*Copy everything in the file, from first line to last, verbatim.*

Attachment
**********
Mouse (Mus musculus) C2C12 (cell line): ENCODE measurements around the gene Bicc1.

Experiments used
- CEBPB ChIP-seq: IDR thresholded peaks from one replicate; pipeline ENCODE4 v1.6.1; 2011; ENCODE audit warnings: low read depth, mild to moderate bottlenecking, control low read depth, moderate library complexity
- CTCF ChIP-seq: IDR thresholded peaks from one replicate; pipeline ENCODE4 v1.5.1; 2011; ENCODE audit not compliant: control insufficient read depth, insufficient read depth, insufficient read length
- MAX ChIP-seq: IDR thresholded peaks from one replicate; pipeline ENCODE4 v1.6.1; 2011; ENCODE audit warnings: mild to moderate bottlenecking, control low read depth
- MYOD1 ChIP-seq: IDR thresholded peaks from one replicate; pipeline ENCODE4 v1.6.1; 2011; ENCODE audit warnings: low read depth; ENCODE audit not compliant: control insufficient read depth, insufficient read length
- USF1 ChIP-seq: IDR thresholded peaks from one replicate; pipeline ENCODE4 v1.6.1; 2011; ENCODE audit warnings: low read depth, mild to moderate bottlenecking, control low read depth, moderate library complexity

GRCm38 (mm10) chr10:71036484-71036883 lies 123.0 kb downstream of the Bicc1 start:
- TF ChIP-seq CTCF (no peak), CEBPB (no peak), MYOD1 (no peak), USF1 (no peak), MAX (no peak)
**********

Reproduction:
Mouse (Mus musculus) C2C12 (cell line): ENCODE measurements around the gene Bicc1.

Experiments used
- CEBPB ChIP-seq: IDR thresholded peaks from one replicate; pipeline ENCODE4 v1.6.1; 2011; ENCODE audit warnings: low read depth, mild to moderate bottlenecking, control low read depth, moderate library complexity
- CTCF ChIP-seq: IDR thresholded peaks from one replicate; pipeline ENCODE4 v1.5.1; 2011; ENCODE audit not compliant: control insufficient read depth, insufficient read depth, insufficient read length
- MAX ChIP-seq: IDR thresholded peaks from one replicate; pipeline ENCODE4 v1.6.1; 2011; ENCODE audit warnings: mild to moderate bottlenecking, control low read depth
- MYOD1 ChIP-seq: IDR thresholded peaks from one replicate; pipeline ENCODE4 v1.6.1; 2011; ENCODE audit warnings: low read depth; ENCODE audit not compliant: control insufficient read depth, insufficient read length
- USF1 ChIP-seq: IDR thresholded peaks from one replicate; pipeline ENCODE4 v1.6.1; 2011; ENCODE audit warnings: low read depth, mild to moderate bottlenecking, control low read depth, moderate library complexity

GRCm38 (mm10) chr10:71036484-71036883 lies 123.0 kb downstream of the Bicc1 start:
- TF ChIP-seq CTCF (no peak), CEBPB (no peak), MYOD1 (no peak), USF1 (no peak), MAX (no peak)